I know my time is limited, but I want to mention a few things I would have liked to see in the bill. First, there is a glaring omission in the preamble. The preamble paragraphs are clear and strong, but the ninth paragraph says this:
    Whereas a history of discriminatory government policies and practices, in respect of, among other things, assimilation, forced relocation and residential schools, were detrimental to Indigenous languages and contributed significantly to the erosion of those languages;
    What is glaring is that it forgets the sixties scoop survivors. I have many sixties scoop friends, and none of them speak their languages. I know a lot of Indian residential school survivors like me—I attended for 10 years—still speak their languages. However, the sixties scoop survivors had less of a chance.
    Second, my friend referred to subclause 5(g):
advance the achievement of the objectives of the United Nations Declaration on the Rights of Indigenous Peoples as it relates to Indigenous languages.
    Advancing does not mean implementing. It is a very subtle distinction.
    Third, the bill should have included the UN Declaration on the Rights of Indigenous Peoples in clause 6.
    There are many other omissions, but my time is running out.
    [Member spoke in Cree as follows:]
    ᑳ ᐱᒋᔅᑎᓂᑯᐧᐃᔮᓐ ᒉ ᒌ ᐄᔨᓅᐊᔨᒥᔮᓐ, ᓂᐸᑯᓭᔨᐦᑌᓐ ᒫᒃ ᓂᐧᐄᒉᐧᐋᑲᓂᒡ ᑳ ᐧᐄᑎᐸᒥᐧᑖᐤ ᒉ ᒌ ᐯᒋ ᑲᐧᑫᒋᒥᐧᑖᐤ ᒉᐧᑳᔫᐦ᙮ ᒋᓂᔅᑯᒥᑎᓐ ᑳ ᐱᒋᔅᑎᓂᑯᐧᐃᔮᓐ ᒉ ᓃᐳᐧᐃᔮᓐ, ᓈᔥᑖᐧᐯᐦ ᓂᒥᔦᔨᐦᑌᓐ ᑳ ᐱᒋᔅᑎᓂᑯᐧᐃᔮᓐ᙮
    [Cree text interpreted as follows:]
    Mr. Speaker, I would like to thank you for allowing me to speak my Indigenous language again. I would like to ask my friends if they have any questions.


    Mr. Speaker, I would like to thank my good friend for his speech. I know how special it is for him to be able to speak in Cree and also how important this legislation is for him personally.
    I have noted the concerns he has outlined. However, I have to counter with respect to the provisions on UNDRIP. I believe that both clause 5 and the preamble clearly set out the commitment and the foundation of the bill, which is built on the UN Declaration on the Rights of Indigenous Peoples. I am quite confident that it will withstand that type of scrutiny. I invite my friend to look at that.
    The member mentioned that the timing can be quite difficult in the sense that it may be too late, but I can assure him that the timing is still in our favour. However, it requires the co-operation and support of the NDP. I want to ask the member if he would be willing to support the bill going to committee right away so that the important issues he highlighted here could be addressed through the committee process and brought back at third reading.
    Mr. Speaker, the member's question is an important one.
    [Member spoke in Cree as follows:]
    ᓂᐧᐄᐦ ᐧᐄᐦᑕᒧᐧᐋᐤ ᑮᐹ, ᓂᒉᔥᑎᓈᐦᐅᓐ ᔮᐃᑌ ᓰᐦᒋᒫᐦᐧᑳ ᐧᐊᐧᐁᔨᔥ ᒉ ᒌ ᑲᓇᐧᐋᐸᐦᑕᒪᐦᒄ ᐆ ᐧᐄᔓᐧᐁᐧᐃᓐ᙮ ᒋᑲ ᒌ ᐧᐄᒋᐦᐄᑎᓈᓐ ᐁᑎᑑ ᒉ ᒌ ᒪᔥᑯᐧᐃᐦᑖᔨᐦᒄ ᐆ ᐧᐄᔓᐧᐁᐧᐃᓐ᙮ ᐁᐅᑯᓐ ᐁ ᐃᑌᔨᐦᑖᒫᓐ᙮ ᐊᓐ ᒫᒃ ᐊᓄᐦᒌᔥ ᑳ ᐯᒋ ᐧᐄᐦᑕᒧᐧᐃᔮᐦᒡ᙮ ᓂᒋᔅᒉᔨᐦᑌᓐ ᑮᐹ ᐁ ᒪᓯᓈᑌᒡ᙮
    [Cree text interpreted as follows:]
    I would like to let the member know that before we send it, we should all sit down and look at it. It could help to make the bill stronger. What the member just told us, I understand that it is written.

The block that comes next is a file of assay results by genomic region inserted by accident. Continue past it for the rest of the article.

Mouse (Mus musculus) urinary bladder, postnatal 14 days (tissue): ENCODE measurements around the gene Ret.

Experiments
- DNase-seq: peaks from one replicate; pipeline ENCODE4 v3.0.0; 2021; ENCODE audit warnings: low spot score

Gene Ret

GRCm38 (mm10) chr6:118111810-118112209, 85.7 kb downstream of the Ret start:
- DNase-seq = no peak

The UN Declaration on the Rights of Indigenous Peoples does make reference to it in the preamble and also under subclause 5(g). Let me read 5(g) for the House, “advance the achievement of the objectives of the United Nations Declaration on the Rights of Indigenous Peoples as it relates to Indigenous languages.”
    First, and as I said, advancing the achievement with the objectives is very different from fully implementing the UN Declaration on the Rights of Indigenous Peoples.
    Second, clause 6 is important. According to how I interpret the bill, clause 6 is the founding principle of Bill C-91 and the founding principle is based only on section 35 of the Constitution of Canada, 1982.
    The fact is that you promised indigenous peoples in the country that the new relationship, which you talked a lot about but did nothing, would be based on the UN Declaration on the Rights of Indigenous Peoples. That principle should have been added under clause 6 and it is not there, and that disappoints me.
    I want to remind hon. members to speak through the Speaker and not directly across, speaking in the third person.
    The hon. member for Louis-Saint-Laurent.


    Mr. Speaker, it was a distinct pleasure to listen to the speech by the member for Abitibi—Baie-James—Nunavik—Eeyou.
    I would like to thank the interpreters, who made it possible for us to understand the comments made by the member in his mother tongue, Cree.
    This shows that these languages must be preserved. As my colleague from Kamloops—Thompson—Cariboo said earlier, we will be supporting the bill.
    The member laid bare his community's deep disappointment with the current situation considering their high expectations after hearing the government's proposals three years ago.
    That is especially evident today with the Globe and Mail's revelation that the first indigenous woman to hold the position of Minister of Justice was pushed aside as a result of pressure from the Prime Minister's Office.